recorded, and even published as having been successful. Since you can no
longer use drugs but can only abuse them or misuse them, it is obviously
morally bad so you must be stopped, and perhaps treated, for the whole
subject is now medicalised. Of course, many of those in authority do not
bother with treatment or, at most, it's a standard treatment for all. One
of Britain's leading drug dependency doctors often insists that it must be
"the same for all", regardless of the circumstances or how long the person
has been a user. Not many doctors actually promote that attitude and
many reject it in theory, but many of them practice it. 

Then, if you do not respond (another weasel word) to the standard
treatment you must be punished or turned into a criminal. You have to
use the black market. If you are an opiate addict and, in order just to keep
yourself normal, look after your family and to do a normal day's work, you
take enough of the drug to which you are addicted to enable you to
function normally, then that is drug abuse, and you can be sent to jail for
it. The idea that an addict might have a "maintenance" or "stabilization"
dose until such time as he can reduce his dose, used to be part of the
humane "British system" outlined in the Rolleston Report of 1926 (Rolles-
ton, 1926). Not any more. In Drugspeak, "maintenance" is reduced to
absurdity as a dirty word meaning "drugs on demand, whatever patients
ask for", although I have never met, or heard of, a doctor who believed
or practised this. Drugspeak even holds that the "British system" never
existed or that it failed--when it was never actually put to the test. 

Drugspeak is a powerful influence on thinking, not only of those who
work to uphold official drug policies, but also of ordinary people who do
not take illegal drugs or know anyone who does, but are probably scared
that their children may be led into "drug abuse"--which they may think
starts with smoking cannabis. Some feel physically sick at the very thought
of drugs. Since all drugs, including "hard" drugs, are relatively harmless if
taken responsibly and with quality control, this is a real triumph for
Drugspeak. Drugspeak is so powerful that many honest people use the
phrase "drug abuse" and refer to working with "drug misusers", even
when their hearts and minds are bitterly opposed to the standard "War
on Drugs" and when they know the harm that the official policies are
doing. By cutting down the words, you cut down the range of thought
and ideas. I would label this language abuse. So far, I have heard no voice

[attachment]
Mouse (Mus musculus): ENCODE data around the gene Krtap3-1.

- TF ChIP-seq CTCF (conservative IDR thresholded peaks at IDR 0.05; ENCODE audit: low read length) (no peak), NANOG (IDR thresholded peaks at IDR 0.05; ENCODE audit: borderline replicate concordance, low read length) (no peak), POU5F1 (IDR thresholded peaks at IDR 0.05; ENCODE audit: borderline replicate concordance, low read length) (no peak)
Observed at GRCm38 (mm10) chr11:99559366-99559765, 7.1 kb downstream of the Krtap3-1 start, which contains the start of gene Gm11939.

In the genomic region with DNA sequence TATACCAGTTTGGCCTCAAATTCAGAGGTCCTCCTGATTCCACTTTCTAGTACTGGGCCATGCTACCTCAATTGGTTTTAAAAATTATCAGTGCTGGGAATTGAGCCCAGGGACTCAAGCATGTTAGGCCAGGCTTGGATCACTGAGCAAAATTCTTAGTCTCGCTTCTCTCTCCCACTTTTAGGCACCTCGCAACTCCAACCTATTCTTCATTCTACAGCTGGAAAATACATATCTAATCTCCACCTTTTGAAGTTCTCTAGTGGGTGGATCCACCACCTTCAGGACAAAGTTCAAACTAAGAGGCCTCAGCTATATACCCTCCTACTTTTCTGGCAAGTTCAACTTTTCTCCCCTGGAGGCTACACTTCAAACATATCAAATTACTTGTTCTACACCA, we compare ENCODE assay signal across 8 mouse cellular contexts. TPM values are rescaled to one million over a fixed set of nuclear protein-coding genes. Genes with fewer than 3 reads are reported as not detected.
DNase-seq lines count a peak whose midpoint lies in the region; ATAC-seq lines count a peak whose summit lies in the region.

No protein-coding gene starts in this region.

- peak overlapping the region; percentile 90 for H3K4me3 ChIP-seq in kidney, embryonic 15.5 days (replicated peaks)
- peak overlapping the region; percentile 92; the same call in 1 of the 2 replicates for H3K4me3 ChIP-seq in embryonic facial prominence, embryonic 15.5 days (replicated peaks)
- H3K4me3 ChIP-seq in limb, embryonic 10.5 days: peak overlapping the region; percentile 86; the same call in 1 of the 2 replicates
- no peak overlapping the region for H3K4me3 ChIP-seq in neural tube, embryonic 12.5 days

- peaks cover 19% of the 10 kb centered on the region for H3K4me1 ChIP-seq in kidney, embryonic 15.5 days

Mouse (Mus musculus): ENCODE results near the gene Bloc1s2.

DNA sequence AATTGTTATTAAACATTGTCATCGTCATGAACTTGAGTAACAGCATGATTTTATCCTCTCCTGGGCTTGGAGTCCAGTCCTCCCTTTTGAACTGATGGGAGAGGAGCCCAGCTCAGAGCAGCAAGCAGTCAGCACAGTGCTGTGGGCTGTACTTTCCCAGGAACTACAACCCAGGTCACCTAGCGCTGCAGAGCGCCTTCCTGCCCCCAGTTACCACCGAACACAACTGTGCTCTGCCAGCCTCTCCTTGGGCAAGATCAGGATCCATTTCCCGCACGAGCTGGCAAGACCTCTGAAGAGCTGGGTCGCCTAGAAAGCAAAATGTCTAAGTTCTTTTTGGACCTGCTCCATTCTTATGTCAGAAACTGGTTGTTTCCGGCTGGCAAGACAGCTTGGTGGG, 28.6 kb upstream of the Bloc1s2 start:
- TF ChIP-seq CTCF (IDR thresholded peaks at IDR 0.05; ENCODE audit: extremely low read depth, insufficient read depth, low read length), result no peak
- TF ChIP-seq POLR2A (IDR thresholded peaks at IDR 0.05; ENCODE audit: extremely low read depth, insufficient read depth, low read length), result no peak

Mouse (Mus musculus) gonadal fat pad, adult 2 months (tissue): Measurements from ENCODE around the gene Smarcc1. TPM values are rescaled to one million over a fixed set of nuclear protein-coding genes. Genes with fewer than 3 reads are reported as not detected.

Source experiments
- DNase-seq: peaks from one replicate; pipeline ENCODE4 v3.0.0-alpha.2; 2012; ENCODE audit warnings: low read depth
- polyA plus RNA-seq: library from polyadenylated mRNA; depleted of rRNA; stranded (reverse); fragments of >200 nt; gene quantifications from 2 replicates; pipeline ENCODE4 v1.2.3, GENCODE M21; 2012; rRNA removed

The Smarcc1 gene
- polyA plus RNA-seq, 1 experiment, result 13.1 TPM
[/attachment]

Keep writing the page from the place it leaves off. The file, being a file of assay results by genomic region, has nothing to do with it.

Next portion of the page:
raised against it. Drugspeak leads to other forms of dishonesty and
hypocrisy. When the absurdities of Drugspeak suggest a method of
treatment, then it became necessary for those in power to make some
changes. However, "change" means support of system, but gives the
appearance of change. Thus, a new word was invented--flexibility. In
practice, Drugspeak has turned this into choice between a narrow range
of options, for example whether the person "contracts" to be drug-free
in three weeks or three months. In this endeavour, the person is often
helped by "carers". In Drugspeak "care" usually means "control". 

Drugspeak encourages research which shows that users under the present
system decrease their intake of drugs and become drugfree. It ignores the
fact that most of them, including nearly all the long-term users, return to
the black market when their doses are reduced. One particular treatment
claimed a 95 percent success. Yet many of these "successes" soon became
my patients. One of them said to me "If they only have 5% failures, then
I know them all twenty times over". (See Dally, 1990.) 

Some users have the same course of treatment over and over again, each
time counted as a "success". One had the same course of treatment 27
times--yet was still offered only the same again. Twenty seven recorded
"successes" in achieving the "drug-free" state! 

To return to "decriminalization" and "legalization": some people believe,
and others would have us believe, that these are dangerous suggestions
meaning, respectively, allowing anyone to possess drugs without let or
hindrance and to buy them freely, perhaps even in the supermarket. This
increases the shock-horror and is intended to do so. 

"Illegal" drugs are already legal in Britain and in most countries and always
have been. Heroin is banned from the United States, but in Britain any
doctor may prescribe it, or any other drug, to someone who is in severe
pain or dying and may prescribe almost any drug under everyday circum-
stances. He may prescribe the exceptions, heroin, cocaine and a few
others, if he holds a special licence from the DHSS. So what exactly does
"legalization" mean? 

We also have some degree of "decriminalization" in that not everyone
found with illegal drugs is prosecuted. Who is and who is not is arbitrary,
often dependent on the whim of an individual policeman. Should it be
mandatory for policemen to ignore or to pursue small amounts of drugs
and, if so, does this mean all drugs? Who decides?

The reason for this discrepancy is the existence, encouragement and
power of Drugspeak. Drugspeak reinforces prohibition, brings untold
wealth to traffickers and is a convenient excuse for governments to wage
"The War on Drugs". 

I believe that, at least in Britain, the speciality of drug dependency is more
dishonest and hypocritical than any other branch of medicine partly
because it has given way to Drugspeak. It is difficult now to find a
structure for alternative attitudes, because the language about any drug
use is now designed to prevent discussion and, unless you can structure
things in language, you are powerless. 

This, of course, testifies to the success of Drugspeak and reveals one of its
saddest results. Let us learn and let us remember: Drugspeak, the language
of Western drug policies, makes it difficult to think in any other ways
about a drug. Drugspeak and the policies behind it are liable to corrupt
even the best people.
Bluntly, Drugspeak makes drugs seem dangerous.